Wednesday is about books and/or writing. And today I'm sharing a small handful of very short stories. Some mid-week micro-fictions.
Here’s a small handful of very short stories I’ve written over the last few months. Sometimes a prose-poem or micro-fiction is meant to be the length that is - it’s meant to be super-short. Other times, for me, it’s an idea I couldn’t follow through with - or I want to leave for a bit, possibly return to. So here they are in various forms, various capturings:
Be Careful How You Say You Were Not There
She said, “I met you at Mark and Ali’s house”, and you said, “I don’t think so”. So, with very much a case of too much enthusiasm indeed, she said, “Mark. And. Alison. Taylor!” Like that cheerleading enunciation would suddenly take you right back. But you stood firm, didn’t travel anywhere in fact. And said, “nah, not me, I don’t know those people”. She looked at you with slight sadness. You had burst her bubble. But also, you were a liar. That was you there. With Mark. And with Alison. The Taylors! That night they all played a game of scrabble, and Ali knocked over the wine and Mark got a bit cross, but the woman behind the counter, whose story you are killing stone dead right now, she was so quick with the salt and the teatowel and the calm vibes that all was not only forgiven, all was gone – vanished, fixed in an instant. You had to remember all that? The delicious vegan chocolate cake? The Irish coffees, which Gary had a second one of, even after the wine, and none of you stopped him from driving home. Remember? You must remember. But you don’t. Because none of that ever happened. Well, if it did you were not there. Not that this person cared. To her, you’re just a strange liar – ruining her chance of connection. Or reconnection, as she would have it.
We Could Mend Fences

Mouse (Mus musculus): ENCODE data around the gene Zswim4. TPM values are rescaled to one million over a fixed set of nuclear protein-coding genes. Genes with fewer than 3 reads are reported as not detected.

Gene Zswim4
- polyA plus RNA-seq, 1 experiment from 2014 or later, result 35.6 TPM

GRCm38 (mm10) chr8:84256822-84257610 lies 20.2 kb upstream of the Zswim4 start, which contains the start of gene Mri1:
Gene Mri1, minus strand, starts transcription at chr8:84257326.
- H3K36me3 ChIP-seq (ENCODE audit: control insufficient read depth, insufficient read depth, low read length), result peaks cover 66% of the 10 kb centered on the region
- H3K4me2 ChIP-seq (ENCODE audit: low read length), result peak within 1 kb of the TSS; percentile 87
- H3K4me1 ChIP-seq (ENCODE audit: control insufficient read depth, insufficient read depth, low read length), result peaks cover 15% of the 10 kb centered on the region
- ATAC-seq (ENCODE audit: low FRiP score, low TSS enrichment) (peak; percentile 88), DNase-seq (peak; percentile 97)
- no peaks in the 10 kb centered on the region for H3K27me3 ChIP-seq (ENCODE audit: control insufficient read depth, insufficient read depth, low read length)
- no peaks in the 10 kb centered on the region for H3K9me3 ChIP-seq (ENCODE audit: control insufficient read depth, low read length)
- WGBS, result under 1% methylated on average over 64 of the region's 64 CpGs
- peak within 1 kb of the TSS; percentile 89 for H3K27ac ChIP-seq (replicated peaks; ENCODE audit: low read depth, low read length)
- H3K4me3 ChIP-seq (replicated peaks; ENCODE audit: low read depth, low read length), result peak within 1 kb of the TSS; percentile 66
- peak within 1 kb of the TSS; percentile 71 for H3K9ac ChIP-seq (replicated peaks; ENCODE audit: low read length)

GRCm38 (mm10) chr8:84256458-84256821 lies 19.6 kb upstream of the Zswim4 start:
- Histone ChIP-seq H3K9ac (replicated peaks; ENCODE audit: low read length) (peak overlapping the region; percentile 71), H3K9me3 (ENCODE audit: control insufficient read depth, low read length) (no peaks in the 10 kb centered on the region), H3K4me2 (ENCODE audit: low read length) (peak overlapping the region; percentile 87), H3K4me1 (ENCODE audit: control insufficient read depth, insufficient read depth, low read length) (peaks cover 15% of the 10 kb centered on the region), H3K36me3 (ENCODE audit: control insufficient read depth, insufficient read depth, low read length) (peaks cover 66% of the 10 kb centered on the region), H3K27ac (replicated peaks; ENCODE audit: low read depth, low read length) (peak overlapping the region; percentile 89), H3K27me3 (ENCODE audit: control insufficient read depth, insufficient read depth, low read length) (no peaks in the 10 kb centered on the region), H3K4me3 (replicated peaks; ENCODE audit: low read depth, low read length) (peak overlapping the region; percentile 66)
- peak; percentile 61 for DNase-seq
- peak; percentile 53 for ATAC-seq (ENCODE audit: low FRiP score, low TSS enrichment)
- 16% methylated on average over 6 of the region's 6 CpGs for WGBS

We removed your post. Now the whole fence is in danger, having to take the weight of that one thing you said. We didn’t understand the context. Now your fence is going to have to support your views even with that post taken from view. Taken from you and placed in the pile of deadwood, put on file to rot. We removed your post so that we could keep watch over you. We removed your post because we had nothing else to do. And you fixated on the removal for the very same reason. Perhaps we should work together. We could mend fences.
When the wind comes up and the rain settles in and the lights are gone and the candles are dim and the music is only an ambient crust, and the lids are heavy but still there’s an edge to it all, that’s when you’ll realise there’s no horror in this world that can add anything to the real terror. Imagination is a wonderful thing, and its escapist therapy will help us all. But how do we get there when the actual world grows so grim, with tumours blossoming like fresh new truths every day, when a storm or power cut couldn’t begin to set up anything at all. Because the horror is in the parliaments and boardrooms and the corridors of all power, it’s in the caked expressions on the wax-eyed paintings and their dusty frames, fraught with opulence and mired in unacknowledged guilt; there’s no hope for false scares as a jolt to the senses – not when the real ones are forever threatening and grow quietly amid our collective silence. The cold death of value has killed all of the ugliness anyone might want to cultivate, but none of the rawness that sneaks through the gaps of hurt as dead-eyed monsters dress smarter and worker harder and haunt agile velocities with new pathologies of loneliness.